According to Brandon Garrett, a law professor at the University of Virginia, Flynn has likely already given up valuable information to investigators.
"A plea deal would only have been offered once there was real cooperation," he said.
Lisa Kern Griffin, a criminal law scholar at Duke University, noted that Flynn appears to have gotten off lightly, although further charges are still possible.
Making false statements to the FBI is a felony that carries a prison sentence of up to five years. But under the deal with Mueller, Flynn can expect only six to 12 months in prison, or possibly a suspended sentence, Griffin said.
That's almost nothing, she added, compared to what the public record of Flynn's activities suggests, which could have led to multiple charges.
In addition, no charges have been brought against Flynn's son, who according to media reports was in Mueller's sights over an alleged plot to kidnap US-based preacher Fethullah Gulen, who is wanted by the Turkish government over last year's failed coup attempt.
Since Mueller's strategy is to work his way up to "big fish" through indictments and deals with "small fish," the net around potential targets will now become smaller. After all, as former national security adviser, Flynn was already fairly high up in the White House hierarchy.
For legal experts, there are only a few people in Mueller's sights, and high on this short list stands Jared Kushner, Trump's son-in-law and senior White House adviser.
"There were a number of ways during the campaign that Michael Flynn and Jared Kushner were working together and at a minimum I suspect that Michael Flynn has damaging information to offer about Jared Kushner," Griffin said.
According to US media reports, Kushner is the "very senior member" of the Trump transition team who directed Flynn to make contact with former Russian ambassador Sergey Kislyak in 2016.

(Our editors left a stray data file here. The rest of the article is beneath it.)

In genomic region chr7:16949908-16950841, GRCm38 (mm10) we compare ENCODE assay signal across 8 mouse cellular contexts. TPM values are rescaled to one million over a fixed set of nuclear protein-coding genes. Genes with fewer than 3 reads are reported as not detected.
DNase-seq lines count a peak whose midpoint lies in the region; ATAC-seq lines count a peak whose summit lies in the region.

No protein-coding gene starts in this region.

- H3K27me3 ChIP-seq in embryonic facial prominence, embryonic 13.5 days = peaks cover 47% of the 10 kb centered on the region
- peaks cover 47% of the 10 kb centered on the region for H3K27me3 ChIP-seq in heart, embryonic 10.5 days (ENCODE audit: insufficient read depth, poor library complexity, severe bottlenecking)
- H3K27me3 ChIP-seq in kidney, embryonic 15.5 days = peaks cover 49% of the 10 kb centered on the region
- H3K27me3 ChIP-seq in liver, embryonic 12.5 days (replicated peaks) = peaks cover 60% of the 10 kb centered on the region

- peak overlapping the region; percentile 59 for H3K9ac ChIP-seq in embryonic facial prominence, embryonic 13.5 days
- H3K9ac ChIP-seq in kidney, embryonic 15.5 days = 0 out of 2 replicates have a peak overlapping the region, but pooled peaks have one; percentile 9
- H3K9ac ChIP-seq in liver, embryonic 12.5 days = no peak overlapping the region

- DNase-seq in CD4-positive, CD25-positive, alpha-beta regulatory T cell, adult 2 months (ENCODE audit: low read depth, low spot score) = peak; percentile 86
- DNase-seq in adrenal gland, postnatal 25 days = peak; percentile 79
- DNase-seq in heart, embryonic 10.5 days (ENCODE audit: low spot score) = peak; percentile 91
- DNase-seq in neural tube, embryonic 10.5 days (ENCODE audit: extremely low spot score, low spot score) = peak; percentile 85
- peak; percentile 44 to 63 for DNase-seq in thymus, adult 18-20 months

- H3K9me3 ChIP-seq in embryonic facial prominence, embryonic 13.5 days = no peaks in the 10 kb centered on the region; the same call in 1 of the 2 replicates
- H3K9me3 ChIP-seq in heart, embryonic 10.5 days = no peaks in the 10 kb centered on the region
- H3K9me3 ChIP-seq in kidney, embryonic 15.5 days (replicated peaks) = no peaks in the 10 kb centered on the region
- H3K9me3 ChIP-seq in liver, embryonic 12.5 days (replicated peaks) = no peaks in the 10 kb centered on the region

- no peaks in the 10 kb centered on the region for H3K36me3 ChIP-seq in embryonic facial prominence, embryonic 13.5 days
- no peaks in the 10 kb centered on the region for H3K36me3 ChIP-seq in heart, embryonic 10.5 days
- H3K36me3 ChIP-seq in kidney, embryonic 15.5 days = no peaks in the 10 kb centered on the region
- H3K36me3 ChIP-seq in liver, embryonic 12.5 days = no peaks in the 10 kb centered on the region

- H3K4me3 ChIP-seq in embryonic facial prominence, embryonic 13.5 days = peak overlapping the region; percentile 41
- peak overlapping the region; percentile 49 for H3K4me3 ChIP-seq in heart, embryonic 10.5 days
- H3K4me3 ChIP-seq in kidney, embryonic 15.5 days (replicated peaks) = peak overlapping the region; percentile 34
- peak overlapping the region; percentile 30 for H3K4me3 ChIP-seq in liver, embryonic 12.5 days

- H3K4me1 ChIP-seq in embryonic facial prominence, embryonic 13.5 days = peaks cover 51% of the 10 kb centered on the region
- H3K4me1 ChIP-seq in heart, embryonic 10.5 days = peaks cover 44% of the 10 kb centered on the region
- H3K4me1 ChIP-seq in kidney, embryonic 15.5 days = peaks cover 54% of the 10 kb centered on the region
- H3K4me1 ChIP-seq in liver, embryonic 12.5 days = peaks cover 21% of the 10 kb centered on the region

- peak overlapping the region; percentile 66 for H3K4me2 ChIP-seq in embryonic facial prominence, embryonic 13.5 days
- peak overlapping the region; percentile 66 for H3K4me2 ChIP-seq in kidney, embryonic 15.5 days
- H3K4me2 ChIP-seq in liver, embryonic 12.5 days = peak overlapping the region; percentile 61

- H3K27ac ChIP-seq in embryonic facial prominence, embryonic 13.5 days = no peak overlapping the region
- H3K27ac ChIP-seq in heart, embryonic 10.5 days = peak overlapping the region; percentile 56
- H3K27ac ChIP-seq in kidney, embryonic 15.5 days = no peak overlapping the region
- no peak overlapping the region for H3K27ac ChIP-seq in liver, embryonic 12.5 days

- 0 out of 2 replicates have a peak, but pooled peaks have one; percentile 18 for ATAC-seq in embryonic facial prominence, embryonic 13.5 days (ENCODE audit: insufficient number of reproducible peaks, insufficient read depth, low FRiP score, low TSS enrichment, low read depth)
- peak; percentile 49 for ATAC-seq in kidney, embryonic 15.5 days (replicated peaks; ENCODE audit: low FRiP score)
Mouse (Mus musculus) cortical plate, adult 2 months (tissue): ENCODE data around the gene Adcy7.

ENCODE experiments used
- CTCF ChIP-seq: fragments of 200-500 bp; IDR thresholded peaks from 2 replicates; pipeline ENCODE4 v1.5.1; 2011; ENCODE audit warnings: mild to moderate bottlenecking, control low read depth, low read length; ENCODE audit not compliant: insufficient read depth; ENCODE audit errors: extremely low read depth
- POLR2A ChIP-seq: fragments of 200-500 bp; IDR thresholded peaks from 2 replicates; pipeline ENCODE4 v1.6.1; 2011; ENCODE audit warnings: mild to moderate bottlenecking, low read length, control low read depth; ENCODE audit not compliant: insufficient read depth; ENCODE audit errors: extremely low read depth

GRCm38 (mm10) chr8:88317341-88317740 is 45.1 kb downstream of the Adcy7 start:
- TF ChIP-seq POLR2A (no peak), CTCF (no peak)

Trump's son could also be targeted by Mueller, noted Gurulé. "To me the other potential target is Donald Trump Jr. There is reason to believe that he is being targeted based on this June  meeting in the Trump Tower [with a Russian lawyer and others — Editor's note], where he appears to be excited over the possibility of Russian dirt on Hillary Clinton," he said.
Beginning of the end for Trump?
Although many Trump critics — on social media and elsewhere — may be tempted to see Flynn's plea deal as the beginning of the end for the president, it's still premature to conclude whether or not Flynn may implicate others in Trump's inner circle.
For legal experts, this is only a step, even if a significant step, in the long process of Mueller's investigation. Certainly, it's true that the charges have been getting ever closer to the president. But Trump has, so far, never directly been under investigation. And it remains constitutionally questionable whether a sitting president can even be charged.
Griffin thinks it's unrealistic to assume Trump will soon be leaving office — at least at this point in time. She believes the question over Trump's future will likely not to be answered legally, but rather politically in next year's midterm elections.